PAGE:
Words and cover art by Ant Gray
More difficult than knowing where to begin is knowing when to stop. Pieces of writing we’re working on. Bad relationships. Eating. But when it comes to finding the best ending for a creative work, the perfect solution might be right under our noses.
“I know, in my heart, that I am not a good enough writer,” says novelist Rick Moody in his advice to fiction writers, A Guide to Revision.
“I will never be as good as the dead writers I admire, nor even, probably, a great many of my contemporaries. This is a truth that disappoints me. But I do make myself better, and give myself a leg up, by rewriting. I improve my chances, and I get closer to saying something that will last.”
Moody is probably best known for his novel The Ice Storm which became a major film directed by Ang Lee, featuring an all-star cast including Sigourney Weaver, Joan Allen, Kevin Kline and Christina Ricci.
Moody has some excellent tips for fiction-writers which could easily apply to other art-forms as well.
He advises writers to be careful not to rush the writing process—to make sure they leave a long interval between revisions to be more impartial with their decision-making. “It’s important to build into the process of redrafting the kind of resolution that you only get from ruminating on the work,” Moody explains.
He also recommends writers read their work aloud to make sure it doesn’t sound unintentionally pompous or awkward.
This helps, he explains, because “some things that you have considered wonderful on the page are going to fail when read aloud.”
This the best way to “find the last few blobs of self-centeredness hiding out in my prose,” he says. “Affectation is bad, and affectation is what you get if the work has never been read aloud.”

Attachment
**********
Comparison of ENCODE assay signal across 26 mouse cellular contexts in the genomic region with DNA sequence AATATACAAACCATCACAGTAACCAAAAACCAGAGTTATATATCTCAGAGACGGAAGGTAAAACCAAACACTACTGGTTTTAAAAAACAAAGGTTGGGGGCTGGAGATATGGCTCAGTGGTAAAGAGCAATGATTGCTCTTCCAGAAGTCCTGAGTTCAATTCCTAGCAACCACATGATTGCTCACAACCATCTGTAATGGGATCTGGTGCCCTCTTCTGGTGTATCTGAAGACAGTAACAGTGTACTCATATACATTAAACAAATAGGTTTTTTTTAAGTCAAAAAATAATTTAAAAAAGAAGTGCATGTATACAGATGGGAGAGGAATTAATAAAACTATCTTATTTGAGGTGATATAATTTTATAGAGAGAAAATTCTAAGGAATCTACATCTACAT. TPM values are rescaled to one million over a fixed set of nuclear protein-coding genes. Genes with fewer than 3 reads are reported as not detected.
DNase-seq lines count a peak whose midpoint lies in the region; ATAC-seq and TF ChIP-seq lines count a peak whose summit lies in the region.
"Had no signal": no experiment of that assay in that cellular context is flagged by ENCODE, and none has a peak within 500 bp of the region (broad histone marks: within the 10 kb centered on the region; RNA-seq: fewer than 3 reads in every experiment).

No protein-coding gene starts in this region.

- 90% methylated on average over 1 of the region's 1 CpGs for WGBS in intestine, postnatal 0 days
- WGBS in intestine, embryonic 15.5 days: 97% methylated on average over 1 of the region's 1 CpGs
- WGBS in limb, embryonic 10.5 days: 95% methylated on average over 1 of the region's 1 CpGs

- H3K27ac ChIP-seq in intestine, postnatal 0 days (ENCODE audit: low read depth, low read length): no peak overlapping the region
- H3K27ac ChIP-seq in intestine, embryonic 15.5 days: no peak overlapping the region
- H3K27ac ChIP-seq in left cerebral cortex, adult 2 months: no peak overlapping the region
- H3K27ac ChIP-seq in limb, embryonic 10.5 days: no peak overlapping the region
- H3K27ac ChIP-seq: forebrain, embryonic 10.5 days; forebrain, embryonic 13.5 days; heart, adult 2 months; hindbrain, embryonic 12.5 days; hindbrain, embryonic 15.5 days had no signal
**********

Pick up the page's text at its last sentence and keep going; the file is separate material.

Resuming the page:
The second to last word on endings
One particularly interesting suggestion Moody gives is about endings. Above all, he recommends, “Cut the last sentence.”
“This is one of my favorite bits of advice, and also the one that I have had the most trouble learning myself. The tendency on the part of many contemporary prose writers is to want to explain too much.”
Many writers, he argues, what to ensure their main point is absolutely clear, and so they have a tendency to keep adding extra sentences so their message is unmistakable.
For Moody, this advice applies equally to ending stories as it does to the last sentences of paragraphs.
“My advice, in general, is to cut the last sentence of almost everything. My advice, in fact, is cut the last sentence without even looking at it. You will likely find that the better end, the more graceful one, the more allusive one, is back a ways, awaiting your admiration.”
A friend of mine told me about an Australian choreographer who, after she had finished developing a new work, would often leave out the very first and last sections she had choreographed.
It’s a provocative idea. Being brave enough to cut things out of a finished work sounds like a good way to eliminate long-winded set-ups and explanation.
It throws the reader or audience into the action faster, and allows space for their own daydreaming.